In a unanimous 7-0 decision Friday, the Supreme Court upheld an appeal court decision to order a new trial for Ivana Levkovic.
Levkovic said she was alone in her Mississauga, Ont., apartment in the spring of 2006 when she fell and delivered a baby girl, which was later determined to have been at or near full term.
She placed the child's body in a plastic bag and put it out on her balcony, where a building superintendent later discovered it.
Levkovic was charged under a section of the Criminal Code that makes it a crime to dispose of the body of a dead child to conceal the fact it had been born.
The law applies to babies that die "before, during or after birth."
But her lawyers argued the law was too vague and did not make a clear enough distinction between a miscarriage or a stillbirth, nor did it specify when a fetus becomes a human being.
The trial judge agreed the law was too vague and Levkovic was acquitted. The Ontario Court of Appeal set aside that ruling and ordered a new trial, a decision upheld by the Supreme Court.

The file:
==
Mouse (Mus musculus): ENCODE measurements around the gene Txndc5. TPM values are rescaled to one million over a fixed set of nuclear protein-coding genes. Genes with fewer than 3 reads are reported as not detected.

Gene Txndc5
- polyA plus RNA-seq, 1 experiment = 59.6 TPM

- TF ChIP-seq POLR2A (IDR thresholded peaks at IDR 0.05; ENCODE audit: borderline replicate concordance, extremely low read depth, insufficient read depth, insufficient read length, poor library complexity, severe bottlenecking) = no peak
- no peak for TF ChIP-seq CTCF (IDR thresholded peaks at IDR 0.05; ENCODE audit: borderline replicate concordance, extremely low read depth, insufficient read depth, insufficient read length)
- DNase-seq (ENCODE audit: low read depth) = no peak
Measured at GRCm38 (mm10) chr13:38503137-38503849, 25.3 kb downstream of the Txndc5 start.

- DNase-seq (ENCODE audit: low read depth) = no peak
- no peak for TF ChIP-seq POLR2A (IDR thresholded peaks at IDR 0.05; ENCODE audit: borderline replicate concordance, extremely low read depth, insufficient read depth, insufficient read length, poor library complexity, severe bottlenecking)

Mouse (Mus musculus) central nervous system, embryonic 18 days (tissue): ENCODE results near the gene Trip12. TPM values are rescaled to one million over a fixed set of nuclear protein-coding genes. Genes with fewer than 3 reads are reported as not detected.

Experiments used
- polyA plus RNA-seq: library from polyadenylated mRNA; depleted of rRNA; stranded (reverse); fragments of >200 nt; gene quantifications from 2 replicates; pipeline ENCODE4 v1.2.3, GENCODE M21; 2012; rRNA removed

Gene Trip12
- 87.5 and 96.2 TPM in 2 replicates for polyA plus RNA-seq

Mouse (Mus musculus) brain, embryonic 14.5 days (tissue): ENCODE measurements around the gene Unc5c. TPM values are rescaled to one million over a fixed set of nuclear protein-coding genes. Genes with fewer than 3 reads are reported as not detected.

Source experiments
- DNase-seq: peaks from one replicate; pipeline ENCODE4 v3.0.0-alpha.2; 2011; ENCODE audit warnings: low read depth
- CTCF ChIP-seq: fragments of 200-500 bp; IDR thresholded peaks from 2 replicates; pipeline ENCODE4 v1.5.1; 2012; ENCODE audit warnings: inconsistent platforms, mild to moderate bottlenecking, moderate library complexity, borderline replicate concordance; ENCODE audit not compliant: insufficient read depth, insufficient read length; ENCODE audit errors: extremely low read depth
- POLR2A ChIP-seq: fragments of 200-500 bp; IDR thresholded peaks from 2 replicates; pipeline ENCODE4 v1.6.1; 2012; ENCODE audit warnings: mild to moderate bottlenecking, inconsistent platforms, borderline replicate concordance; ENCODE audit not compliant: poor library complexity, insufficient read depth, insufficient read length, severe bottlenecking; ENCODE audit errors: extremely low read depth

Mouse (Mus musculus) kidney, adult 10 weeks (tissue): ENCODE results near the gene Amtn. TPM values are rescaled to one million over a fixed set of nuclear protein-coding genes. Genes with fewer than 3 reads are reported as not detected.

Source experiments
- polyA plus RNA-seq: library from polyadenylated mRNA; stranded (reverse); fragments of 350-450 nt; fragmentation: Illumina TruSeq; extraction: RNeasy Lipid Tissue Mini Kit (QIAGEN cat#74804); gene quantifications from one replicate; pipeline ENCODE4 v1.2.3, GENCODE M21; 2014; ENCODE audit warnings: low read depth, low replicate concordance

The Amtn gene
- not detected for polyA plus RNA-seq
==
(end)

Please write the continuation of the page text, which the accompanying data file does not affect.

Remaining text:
Writing for the court, Justice Morris Fish said the law is not overly vague and "makes clear that it is focused on the event of birth."
"In its application to a child that died before birth, it only captures the disposal of the remains of children that were likely to be born alive," Fish wrote in the decision.
"A conviction will only lie where the Crown proves that the child, to the knowledge of the accused, was likely to have been born alive."
The Supreme Court steered well clear of the abortion debate, saying the concealment law applies only to stillbirths and not to miscarriages or abortions.